Politics and water power

Recently, in one of those happy accidents of timing, I went on holiday to Tasmania where I was able to visit one of the places I had recently been researching. I have been working on some artefacts from Tasmania, all drawn from the Bob Brown collection.  There are 3000 items in this very large collection, and it remains an ongoing challenge to decide which to choose.

Given that this collection is about political activism against the ongoing development of hydropower in the latter half of the twentieth century, part of the research necessarily includes establishing the historical context of hydroelectricity. I decided to find out, just as a quick starter, when the first hydroelectricity plant was developed.  As so often happens with historical research, what seems like a simple question is not remotely simple.

This is not an uncommon experience in historical research. In particular, what piqued my interest as I went along was how certain ‘facts’ got consistently misrepresented.  In this case, I’m going to dub it ‘the Edison factor’ although you could easily just call it ‘the celebrity factor’.  I found that the most frequently repeated answer on popular websites to the question ‘when the first hydroelectricity plant was developed?’ is 1882, the Fox River in Appleton, Wisconsin, by Thomas Edison.  While Thomas Edison was certainly pivotal in the history of power, he had nothing to do with this particular project.  Rather, it was an employee of his who mentioned, while fishing with a friend, that Edison was planning a steam powered electric plant in New York City.  The friend, the owner of the Appleton Paper Mill, decided to experiment with Edison’s system but using the water of the Fox River.  In this, he was like many of the other businessmen, industrialists and entrepreneurs who rapidly deployed Edison’s inventions in their own sphere of the world.

The unequivocal first use of hydroelectric power occurred two years before Fox River. Meet Lord William Armstrong, who in 1880 successfully lit his house at Cragside in Northumberland using hydroelectricity.  Lord Armstrong was every bit as interesting and charismatic as Edison, and if you’d like to read more about Lord Armstrong and his National Trust listed house, click here.  http://www.nationaltrust.org.uk/cragside/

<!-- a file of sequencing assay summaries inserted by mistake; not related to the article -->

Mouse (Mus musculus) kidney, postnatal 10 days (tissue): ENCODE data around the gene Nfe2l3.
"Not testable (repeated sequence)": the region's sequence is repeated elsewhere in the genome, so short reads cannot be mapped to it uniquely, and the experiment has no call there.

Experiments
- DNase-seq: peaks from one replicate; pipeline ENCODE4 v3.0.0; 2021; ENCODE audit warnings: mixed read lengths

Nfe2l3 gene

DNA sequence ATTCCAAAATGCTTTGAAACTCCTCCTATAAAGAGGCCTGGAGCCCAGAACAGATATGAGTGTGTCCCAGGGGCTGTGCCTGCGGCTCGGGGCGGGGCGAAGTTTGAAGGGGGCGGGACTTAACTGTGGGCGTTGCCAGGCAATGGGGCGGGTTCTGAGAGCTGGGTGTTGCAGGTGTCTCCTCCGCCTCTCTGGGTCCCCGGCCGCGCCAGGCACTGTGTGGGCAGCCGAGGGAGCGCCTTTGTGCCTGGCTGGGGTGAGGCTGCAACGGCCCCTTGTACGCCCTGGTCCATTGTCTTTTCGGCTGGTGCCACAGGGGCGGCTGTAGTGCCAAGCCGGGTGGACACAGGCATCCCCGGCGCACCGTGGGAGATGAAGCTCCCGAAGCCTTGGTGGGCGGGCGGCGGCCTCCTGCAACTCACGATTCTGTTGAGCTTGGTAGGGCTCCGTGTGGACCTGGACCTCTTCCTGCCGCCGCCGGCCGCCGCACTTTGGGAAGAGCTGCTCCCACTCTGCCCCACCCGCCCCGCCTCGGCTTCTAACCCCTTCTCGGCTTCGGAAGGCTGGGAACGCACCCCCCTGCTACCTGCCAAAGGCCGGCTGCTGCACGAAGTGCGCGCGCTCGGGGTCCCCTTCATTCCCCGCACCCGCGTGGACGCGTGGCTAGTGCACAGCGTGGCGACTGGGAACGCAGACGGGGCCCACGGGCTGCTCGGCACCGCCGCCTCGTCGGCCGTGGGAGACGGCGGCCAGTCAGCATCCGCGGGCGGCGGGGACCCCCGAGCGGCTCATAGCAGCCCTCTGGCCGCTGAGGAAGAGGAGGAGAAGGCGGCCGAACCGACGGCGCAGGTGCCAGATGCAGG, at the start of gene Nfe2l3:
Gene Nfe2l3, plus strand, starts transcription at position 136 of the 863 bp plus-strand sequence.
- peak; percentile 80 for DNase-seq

The next major development in the use of hydroelectricity was for industrial purposes, when the Wolverine Chair Company of Grand Rapids, Michigan ran lamps. Back to England, the next major development was for municipal purposes when in 1881, the village of Godalming in Surrey experimented with hydroelectricity to run streetlights.

So what about Australia? The first two attempts at using hydroelectricity both happened in 1888, under remarkably different situations.  One was to improve the experience of visitors at the Jenolan Caves, while in northern Tasmania, the still operating Waverley Woollen Mill installed the first commercial hydro power plant.  The Launceston Examiner reported the Mill’s ‘open night’ in detail, including the hope that ‘that our go ahead Mayor and aldermen would make use of the magnificent water power at their disposal and introduce electric light all over the town of Launceston’.

Follow up reports in the paper show how interested other towns and organisations were in the Waverley Mills experiment. Launceston itself embarked on a long and highly controversial process of hydroelectric development, which lead in 1895 to the first publicly-owned hydro-electric plant in the Southern Hemisphere at Duck Reach on Cataract Gorge.

It seems slightly ironic to me that Bob Brown, the man who shot to fame for spear heading the campaign against the proposed Franklin dam, should have migrated to the place where commercial hydropower began in Australia.  Compared to the exhaustive amount of coverage of the technical aspects during its construction, the reception to the successful first trial was remarkably brief.  The Launceston Examiner wrote ‘The trial was very successful, and was much commented upon during the evening’, and then went onto recap the scheme’s long and difficult political history. It would seem that hydroelectricity in Tasmania has an interesting history of debate and counter debate, well before the celebrated Franklin Dam campaign.

The interior of the building, showing the mountings of the turbines and one turbine still in situ. And one historian actually reading the interpretation panels…The water came in from the large pipes in the wall at the top, went through the turbines and exited below the building. (Photo by Suzanne Brown)
The suspension bridge from the power station, taken from approximately where the original flying fox used to get materials to the site landed. (Photo by Suzanne Brown)
A view of the Duck Reach Power Station from the far end of the suspension bridge. (Photo by Suzanne Brown)